Music City Madness: Chapter 10

Jonathan leaned his chair back until his head touched the wall behind him in the principal’s office. So far, nothing about public school excited him. He hated the kids. He hated the teachers. And he hated the food. Most of all, he hated being away from his friends at the Belle Meade private school he’d attended since first grade. “Is she out there?” he asked his brother.

Adam peeked through the blinds at the open office area. “Not yet.” He plopped himself in the chair beside Jonathan and picked at his braces. “I miss our old school.”

“Me too.”

“Why can’t we go back?”

“Mom’s broke.”

“How do you know?”

“Why do you think she fired Yolanda and the pool guy? Why do you think she sold the Bentley? The next thing you know she’ll be driving us to school in a station wagon and Tomás will be bagging our groceries.”

Adam choked on his own words. “She can’t fire Tomás.”

“She fired Yolanda.”

“Yolanda quit.”

“That’s what Mom wants us to think,” said Jonathan. He leaned his chair back. “Mom’s been home a lot lately. She hasn’t been on tour in years.”

“So? She has lots of money.”

“Not enough to keep Yolanda or the Bentley.”

“Do you think we’ll have to move?”


Adam poked his tongue against his braces, where the wire protruded from the band around his back molar and irritated the fleshy part inside his mouth. He wanted a snack and a sparkling water. More than anything, he wanted to clamp down on a fat wad of grape-flavored gum, the thought of which made him salivate. “How much longer do we have to wait here?”

Jonathan shrugged. “Maybe the principal forgot about us.”

“She doesn’t seem like she forgets about anything.”

“No one saw us.”

“Then why are we here?” Adam pondered.

Jonathan rocked his chair back and forth in place. “Check this out.”

“You’re going to break it.”

“You mean like this?” Jonathan lifted his butt off the chair to rip a loud fart at his brother.

Adam grabbed an empty folder from the principal’s desk and fanned the air. “Don’t crack a rat in here!”

“The lunch food makes me fart.”

Adam pinched his nose. “Did you even wipe this morning?”

“Shut up,” Jonathan retorted, jabbing his brother in the shoulder. He got up to inspect the prosthetic forearm on the cabinet beside the principal’s desk.

“Don’t touch it,” Adam warned.

“I’m not going to break it,” said Jonathan. He picked up the arm, surprised by the hefty weight.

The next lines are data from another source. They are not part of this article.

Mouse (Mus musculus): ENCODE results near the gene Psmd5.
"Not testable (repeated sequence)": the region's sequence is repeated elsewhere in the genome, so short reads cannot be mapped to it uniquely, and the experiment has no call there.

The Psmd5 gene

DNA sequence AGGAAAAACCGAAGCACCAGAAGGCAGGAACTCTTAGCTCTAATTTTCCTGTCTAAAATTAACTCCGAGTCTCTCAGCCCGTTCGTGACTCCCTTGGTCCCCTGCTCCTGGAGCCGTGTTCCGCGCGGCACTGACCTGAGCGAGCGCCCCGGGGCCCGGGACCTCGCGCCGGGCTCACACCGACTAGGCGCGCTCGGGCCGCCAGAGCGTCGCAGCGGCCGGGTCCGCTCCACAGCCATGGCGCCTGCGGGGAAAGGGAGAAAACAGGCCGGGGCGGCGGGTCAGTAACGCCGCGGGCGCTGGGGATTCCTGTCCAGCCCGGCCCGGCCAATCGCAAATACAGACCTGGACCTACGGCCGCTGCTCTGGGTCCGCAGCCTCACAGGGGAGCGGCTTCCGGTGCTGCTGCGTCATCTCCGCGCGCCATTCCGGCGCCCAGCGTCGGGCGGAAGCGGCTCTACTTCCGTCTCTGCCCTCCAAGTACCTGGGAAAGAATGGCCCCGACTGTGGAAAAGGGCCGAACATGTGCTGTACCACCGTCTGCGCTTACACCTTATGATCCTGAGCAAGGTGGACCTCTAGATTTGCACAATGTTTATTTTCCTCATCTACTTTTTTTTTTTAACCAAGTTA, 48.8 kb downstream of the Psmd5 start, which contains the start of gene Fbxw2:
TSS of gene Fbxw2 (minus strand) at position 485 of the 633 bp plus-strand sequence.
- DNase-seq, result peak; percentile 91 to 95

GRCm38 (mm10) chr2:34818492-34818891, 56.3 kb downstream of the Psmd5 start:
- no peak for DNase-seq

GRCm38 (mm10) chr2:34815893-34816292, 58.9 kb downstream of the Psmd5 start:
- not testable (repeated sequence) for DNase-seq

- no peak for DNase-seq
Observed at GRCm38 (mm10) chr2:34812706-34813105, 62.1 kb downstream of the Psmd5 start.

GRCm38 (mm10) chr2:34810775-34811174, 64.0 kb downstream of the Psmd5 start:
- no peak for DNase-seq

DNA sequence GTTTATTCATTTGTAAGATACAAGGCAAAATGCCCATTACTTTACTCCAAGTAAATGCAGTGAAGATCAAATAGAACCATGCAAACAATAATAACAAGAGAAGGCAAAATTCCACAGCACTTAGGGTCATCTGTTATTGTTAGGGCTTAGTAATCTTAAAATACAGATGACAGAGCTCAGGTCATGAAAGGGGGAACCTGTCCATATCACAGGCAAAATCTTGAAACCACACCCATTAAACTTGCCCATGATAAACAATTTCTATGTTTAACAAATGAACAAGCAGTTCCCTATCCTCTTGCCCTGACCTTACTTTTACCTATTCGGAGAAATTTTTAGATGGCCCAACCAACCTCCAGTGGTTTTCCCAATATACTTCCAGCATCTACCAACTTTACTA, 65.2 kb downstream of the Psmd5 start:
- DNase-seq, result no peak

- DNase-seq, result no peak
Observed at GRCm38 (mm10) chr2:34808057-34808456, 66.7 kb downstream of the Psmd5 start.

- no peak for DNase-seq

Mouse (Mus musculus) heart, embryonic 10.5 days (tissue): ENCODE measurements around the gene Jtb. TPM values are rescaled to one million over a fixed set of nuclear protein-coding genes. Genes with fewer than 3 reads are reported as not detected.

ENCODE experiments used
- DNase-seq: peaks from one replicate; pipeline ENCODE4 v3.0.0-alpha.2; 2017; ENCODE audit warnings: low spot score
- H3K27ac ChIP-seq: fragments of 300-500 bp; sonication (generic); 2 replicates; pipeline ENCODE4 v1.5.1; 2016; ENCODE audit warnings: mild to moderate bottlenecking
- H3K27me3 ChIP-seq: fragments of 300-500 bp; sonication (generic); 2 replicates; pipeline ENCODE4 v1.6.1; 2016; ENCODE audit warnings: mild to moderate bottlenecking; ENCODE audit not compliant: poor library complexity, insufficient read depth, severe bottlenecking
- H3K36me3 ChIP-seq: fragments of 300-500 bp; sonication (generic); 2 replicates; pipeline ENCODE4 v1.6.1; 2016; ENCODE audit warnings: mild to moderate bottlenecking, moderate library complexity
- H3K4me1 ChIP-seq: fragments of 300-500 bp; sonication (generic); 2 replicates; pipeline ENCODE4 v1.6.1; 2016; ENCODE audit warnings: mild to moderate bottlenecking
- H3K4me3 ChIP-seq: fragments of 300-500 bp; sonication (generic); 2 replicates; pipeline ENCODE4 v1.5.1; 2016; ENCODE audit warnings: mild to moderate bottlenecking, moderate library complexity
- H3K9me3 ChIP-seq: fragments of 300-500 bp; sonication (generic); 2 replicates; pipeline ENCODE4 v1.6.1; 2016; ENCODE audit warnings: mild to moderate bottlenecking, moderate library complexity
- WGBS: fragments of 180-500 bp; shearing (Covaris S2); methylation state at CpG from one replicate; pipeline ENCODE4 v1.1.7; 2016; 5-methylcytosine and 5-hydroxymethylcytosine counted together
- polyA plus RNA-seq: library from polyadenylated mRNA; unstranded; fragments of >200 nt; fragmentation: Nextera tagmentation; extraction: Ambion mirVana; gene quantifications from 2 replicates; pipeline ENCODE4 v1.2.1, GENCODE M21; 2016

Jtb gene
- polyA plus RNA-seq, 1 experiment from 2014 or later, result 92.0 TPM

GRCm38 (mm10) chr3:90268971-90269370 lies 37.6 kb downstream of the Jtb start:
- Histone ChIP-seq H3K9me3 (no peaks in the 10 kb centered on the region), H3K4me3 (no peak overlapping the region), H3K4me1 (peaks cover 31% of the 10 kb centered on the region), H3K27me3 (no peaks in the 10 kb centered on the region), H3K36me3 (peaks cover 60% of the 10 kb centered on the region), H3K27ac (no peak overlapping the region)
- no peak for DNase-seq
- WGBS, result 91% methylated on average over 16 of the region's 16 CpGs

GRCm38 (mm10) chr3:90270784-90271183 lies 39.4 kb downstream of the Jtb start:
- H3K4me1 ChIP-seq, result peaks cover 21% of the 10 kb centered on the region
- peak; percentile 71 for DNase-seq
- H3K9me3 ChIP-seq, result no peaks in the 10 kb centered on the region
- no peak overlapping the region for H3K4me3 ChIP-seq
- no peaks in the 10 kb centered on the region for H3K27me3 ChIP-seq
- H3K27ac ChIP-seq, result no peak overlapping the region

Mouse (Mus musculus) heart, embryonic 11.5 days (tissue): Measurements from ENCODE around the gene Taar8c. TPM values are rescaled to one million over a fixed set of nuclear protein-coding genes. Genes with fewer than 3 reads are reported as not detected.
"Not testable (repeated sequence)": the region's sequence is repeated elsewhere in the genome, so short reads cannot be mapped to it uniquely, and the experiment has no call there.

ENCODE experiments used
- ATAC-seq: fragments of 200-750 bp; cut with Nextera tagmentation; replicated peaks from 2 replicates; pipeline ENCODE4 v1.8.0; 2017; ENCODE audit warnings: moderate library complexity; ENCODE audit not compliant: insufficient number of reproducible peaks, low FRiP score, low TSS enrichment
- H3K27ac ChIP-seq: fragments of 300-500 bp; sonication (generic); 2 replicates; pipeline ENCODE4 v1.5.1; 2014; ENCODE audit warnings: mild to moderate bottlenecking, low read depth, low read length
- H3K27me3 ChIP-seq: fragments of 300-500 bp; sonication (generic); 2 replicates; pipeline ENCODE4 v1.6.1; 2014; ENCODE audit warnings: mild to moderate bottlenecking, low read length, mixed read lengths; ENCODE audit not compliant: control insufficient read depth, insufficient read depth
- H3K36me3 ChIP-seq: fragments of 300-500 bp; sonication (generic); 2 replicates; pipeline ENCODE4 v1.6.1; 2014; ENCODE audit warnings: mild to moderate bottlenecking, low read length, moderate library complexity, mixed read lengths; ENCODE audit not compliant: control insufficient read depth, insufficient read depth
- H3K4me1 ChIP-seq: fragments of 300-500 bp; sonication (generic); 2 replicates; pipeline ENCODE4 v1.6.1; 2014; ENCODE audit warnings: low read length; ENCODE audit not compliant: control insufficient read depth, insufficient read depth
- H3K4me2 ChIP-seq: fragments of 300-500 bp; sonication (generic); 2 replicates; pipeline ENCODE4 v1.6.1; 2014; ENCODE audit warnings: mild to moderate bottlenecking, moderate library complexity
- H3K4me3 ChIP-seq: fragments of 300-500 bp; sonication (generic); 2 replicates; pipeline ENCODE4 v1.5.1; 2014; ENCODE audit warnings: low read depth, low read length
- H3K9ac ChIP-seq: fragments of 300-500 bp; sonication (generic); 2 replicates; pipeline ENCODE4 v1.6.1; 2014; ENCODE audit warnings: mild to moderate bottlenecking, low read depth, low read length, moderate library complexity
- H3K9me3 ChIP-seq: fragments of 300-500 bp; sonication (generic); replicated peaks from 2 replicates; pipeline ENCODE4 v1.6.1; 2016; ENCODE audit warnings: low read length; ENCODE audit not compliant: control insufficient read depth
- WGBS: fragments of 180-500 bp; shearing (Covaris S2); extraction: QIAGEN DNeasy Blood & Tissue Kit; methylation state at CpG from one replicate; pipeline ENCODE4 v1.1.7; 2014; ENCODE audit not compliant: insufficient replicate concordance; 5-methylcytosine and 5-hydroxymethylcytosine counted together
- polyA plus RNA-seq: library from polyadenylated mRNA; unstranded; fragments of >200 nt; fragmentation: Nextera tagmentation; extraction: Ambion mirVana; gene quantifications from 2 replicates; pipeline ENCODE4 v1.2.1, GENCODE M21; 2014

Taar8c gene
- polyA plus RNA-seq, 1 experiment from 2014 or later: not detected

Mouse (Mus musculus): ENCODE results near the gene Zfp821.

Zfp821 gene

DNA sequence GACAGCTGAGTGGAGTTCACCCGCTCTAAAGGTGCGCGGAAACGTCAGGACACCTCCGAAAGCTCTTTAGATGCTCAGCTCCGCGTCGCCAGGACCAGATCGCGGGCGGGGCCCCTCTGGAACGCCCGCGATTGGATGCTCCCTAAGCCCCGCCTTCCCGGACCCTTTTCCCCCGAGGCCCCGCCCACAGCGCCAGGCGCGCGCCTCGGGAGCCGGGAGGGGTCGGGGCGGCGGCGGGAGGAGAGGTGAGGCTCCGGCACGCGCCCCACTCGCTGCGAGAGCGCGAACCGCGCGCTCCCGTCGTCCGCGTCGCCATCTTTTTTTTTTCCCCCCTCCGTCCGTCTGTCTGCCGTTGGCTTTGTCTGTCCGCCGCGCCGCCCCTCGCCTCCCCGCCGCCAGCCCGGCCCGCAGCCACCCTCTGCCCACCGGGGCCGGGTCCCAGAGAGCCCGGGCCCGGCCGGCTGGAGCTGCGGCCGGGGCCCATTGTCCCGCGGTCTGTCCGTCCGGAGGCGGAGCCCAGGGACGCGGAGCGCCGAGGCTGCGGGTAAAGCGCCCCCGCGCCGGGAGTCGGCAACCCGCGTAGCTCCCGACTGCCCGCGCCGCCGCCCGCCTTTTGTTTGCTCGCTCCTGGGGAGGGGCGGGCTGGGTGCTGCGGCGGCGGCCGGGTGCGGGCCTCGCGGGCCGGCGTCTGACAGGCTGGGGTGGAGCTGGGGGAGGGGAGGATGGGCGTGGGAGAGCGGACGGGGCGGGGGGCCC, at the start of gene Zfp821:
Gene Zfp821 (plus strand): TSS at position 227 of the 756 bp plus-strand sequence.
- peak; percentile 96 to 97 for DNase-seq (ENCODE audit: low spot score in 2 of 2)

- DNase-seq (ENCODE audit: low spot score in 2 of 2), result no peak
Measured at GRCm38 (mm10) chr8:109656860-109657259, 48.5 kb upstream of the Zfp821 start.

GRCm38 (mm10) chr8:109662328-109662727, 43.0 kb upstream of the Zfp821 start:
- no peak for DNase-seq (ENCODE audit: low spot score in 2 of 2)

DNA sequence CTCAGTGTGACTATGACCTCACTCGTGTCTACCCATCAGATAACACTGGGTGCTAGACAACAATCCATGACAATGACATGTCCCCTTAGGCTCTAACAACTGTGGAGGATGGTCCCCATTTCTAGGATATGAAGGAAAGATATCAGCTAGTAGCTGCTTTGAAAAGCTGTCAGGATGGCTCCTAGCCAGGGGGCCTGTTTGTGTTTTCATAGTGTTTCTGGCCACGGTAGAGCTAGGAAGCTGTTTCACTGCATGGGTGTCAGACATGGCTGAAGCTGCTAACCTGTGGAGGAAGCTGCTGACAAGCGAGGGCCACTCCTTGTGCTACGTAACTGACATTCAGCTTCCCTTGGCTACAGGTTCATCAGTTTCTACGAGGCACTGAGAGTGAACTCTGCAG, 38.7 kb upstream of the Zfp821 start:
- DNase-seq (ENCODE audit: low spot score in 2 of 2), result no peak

“What are you doing?”

“I’m just checking it out. I’ve never seen one before.”

“Put it back before she gets here.”

Jonathan tapped the desk with the prosthesis. “Check this out…” He waved the arm side to side. “I know an eighth grader in our old school who saw a movie where an arm like this came to life.”

“Put it away!”

Jonathan bent the fingers back toward the palm, leaving the middle finger protruding in an upright position.

“You’re going to break it!”

Jonathan put the arm back and plopped himself next to his brother. “Do you think she knows?”

Adam leaned over to raise his butt off the chair. “I know this much,” he said, launching his own fart in retaliation.

* * *

Principal Hendrix dropped a crumpled brown lunch bag on her desk and opened a cabinet drawer for an aerosol bottle of Febreeze. “Gentlemen,” she started as she sprayed the air inside the closed office space, “you’ve had quite a day.” She checked her office phone for messages. “Is there anything you’d like to share with me?”

“We didn’t do it,” said Jonathan.

Principal Hendrix moved away from the window and reached inside the brown bag to pull out a large jockstrap. She held it up with two fingers and laid it on her desk. “This was found at the top of our flag pole this morning. Any idea how it got there?”

The brothers looked at each other and moved their heads side to side in unison.

“You sure?” She confronted her accused, unflinching and unwavering in her commitment to prod a full confession. “A student saw one of you climb the pole.”

“Wasn’t us.”

Principal Hendrix took a smart phone from her pocket and played a video for the boys. “You tell me.”

Adam leaned in closer to see the image of himself laughing at his brother who shimmied up the pole with the jockstrap hanging out of his back pocket. “We were just having fun.”

“You call defacing school property, having fun?

The boys sank back in their chairs.

“We thought it would be funny,” Adam confessed.

“I don’t find this amusing at all. I find it disturbing how two intelligent young men could exhibit this behavior in light of their previous academic achievements.” She squinted at Adam. “You tested out of sixth grade and jumped right into seventh. Somehow your intellect advanced, but your integrity got left behind.” She stepped toward Jonathan. “And you, Mr. Hamilton, should learn to lead by example. You are the older brother in this equation, are you not?”

“Barely,” said Adam.

Jonathan nudged his brother in protest for the snide remark.

Principal Hendrix leaned against her desk. She eyed the prosthesis above her cabinet and scowled at the boys. “I called your mother and explained the situation. She wasn’t happy.”

“Are we done?” asked Jonathan.

Principal Hendrix stuffed the jockstrap back in the bag. “This sort of thing might have been sanctioned at your previous school, but I assure you, it will not be tolerated here. Since this is your first offense, I’ll let you both off with twenty hours of detention, the first two hours of which you will serve today in the cafeteria after school.”

“That’s not fair!” exclaimed Adam.

“Fair is me not asking where you procured this article of clothing. Fair is not having you expelled in the last month of school. Fair is not calling the police to have you charged with vandalism.”

“Our driver will be here after school,” said Jonathan. “What are we supposed to tell him when we’re two hours late?”

“Tell him to adjust his schedule. Because you two are going to be running late for the next few weeks.”